Not only has Romy been on the receiving end, but she has also retaliated to some bullying she dealt with a few years ago, “I’ve left a mean comment to someone before yeah, I think it’s pretty common for people to do it without thinking twice about it now.

“I’d taken abuse off of this girl for months and I never responded or even spoke back to her. However, one day, I just thought it wasn’t fair anymore so a comment battle began between us on social media and ended up fat shaming her.

“I feel awful for it now, but at the time I wasn’t thinking and I was sick of being a virtual punching bag for this girl.”

In a survey created for cyberbullying.org, 14.6% of people said that they had cyberbullied someone and 65% of people with eating disorders say cyberbullying and fat shaming comments contributed to their condition.

The Studio allow their students to use their mobile phones in and around the school and head teacher Jill Davies expands on why this is in place, “I think you have to move with the times, if we ban phones, they’ll do things in secret. What we’ve done is create a culture where if its misused, the students tell us.”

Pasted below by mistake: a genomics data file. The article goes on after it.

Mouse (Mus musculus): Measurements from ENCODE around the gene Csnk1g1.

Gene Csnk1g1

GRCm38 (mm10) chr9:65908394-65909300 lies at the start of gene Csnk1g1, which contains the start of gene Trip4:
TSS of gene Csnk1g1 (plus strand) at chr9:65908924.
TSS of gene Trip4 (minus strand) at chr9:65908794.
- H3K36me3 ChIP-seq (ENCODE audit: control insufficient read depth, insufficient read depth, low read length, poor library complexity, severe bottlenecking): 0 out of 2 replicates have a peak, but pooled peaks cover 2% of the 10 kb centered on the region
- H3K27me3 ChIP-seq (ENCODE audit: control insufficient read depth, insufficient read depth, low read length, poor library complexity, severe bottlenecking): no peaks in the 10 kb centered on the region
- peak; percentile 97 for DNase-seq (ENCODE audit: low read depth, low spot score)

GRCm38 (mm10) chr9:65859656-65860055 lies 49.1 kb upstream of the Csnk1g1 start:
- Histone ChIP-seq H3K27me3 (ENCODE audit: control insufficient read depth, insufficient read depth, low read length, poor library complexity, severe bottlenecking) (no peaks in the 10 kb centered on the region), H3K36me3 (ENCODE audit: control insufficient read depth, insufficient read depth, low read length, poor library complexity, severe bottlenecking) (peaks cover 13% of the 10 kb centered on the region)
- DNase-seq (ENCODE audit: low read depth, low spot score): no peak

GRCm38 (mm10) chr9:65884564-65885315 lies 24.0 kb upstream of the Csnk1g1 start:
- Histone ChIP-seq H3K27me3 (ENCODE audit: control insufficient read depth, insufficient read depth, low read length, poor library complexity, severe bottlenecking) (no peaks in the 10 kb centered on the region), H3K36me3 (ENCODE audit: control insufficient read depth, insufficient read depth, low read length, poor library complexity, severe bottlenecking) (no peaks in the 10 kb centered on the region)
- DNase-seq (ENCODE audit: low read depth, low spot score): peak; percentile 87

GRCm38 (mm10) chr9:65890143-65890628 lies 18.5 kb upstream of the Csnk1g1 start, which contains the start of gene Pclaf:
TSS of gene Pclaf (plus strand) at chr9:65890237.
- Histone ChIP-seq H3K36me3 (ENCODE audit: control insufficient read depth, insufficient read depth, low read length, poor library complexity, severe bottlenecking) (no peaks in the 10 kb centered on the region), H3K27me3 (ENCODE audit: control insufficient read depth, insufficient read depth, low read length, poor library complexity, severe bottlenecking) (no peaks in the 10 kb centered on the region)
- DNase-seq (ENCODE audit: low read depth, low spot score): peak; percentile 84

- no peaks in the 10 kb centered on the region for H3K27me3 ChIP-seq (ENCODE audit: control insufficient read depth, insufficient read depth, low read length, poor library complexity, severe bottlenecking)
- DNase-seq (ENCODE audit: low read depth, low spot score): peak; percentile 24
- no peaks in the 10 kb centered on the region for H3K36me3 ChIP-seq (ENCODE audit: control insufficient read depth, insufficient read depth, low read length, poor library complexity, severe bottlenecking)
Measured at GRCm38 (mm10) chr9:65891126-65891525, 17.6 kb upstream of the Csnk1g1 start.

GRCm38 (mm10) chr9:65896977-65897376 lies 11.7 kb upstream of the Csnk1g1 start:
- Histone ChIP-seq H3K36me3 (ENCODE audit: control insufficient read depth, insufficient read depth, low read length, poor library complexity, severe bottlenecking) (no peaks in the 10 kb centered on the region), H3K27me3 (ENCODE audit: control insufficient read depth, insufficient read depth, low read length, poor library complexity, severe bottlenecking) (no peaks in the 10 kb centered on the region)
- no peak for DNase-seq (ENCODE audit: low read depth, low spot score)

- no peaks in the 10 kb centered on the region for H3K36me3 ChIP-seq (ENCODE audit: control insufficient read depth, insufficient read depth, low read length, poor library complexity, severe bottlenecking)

She explains that, “The kids here aren’t social media junkies and I think that’s because we have adjusted the way we use phones in the school. However, we are always dealing with stuff like ‘they posted that on Instagram, and that on snapchat and they’re being mean’ but it is down to how you deal with that.”

The Studio have a policy where they have the right to look on the student’s phone if any cyberbullying cases arise. Each student signs an agreement on their first day which says that if there is ever an incident, any teacher has the permission to go through their phone, “I think that stops an awful lot of situations, because then you are seeing everything. The thought of having a teacher or an adult looking at their photos, videos and messages really scares them, they hate it!”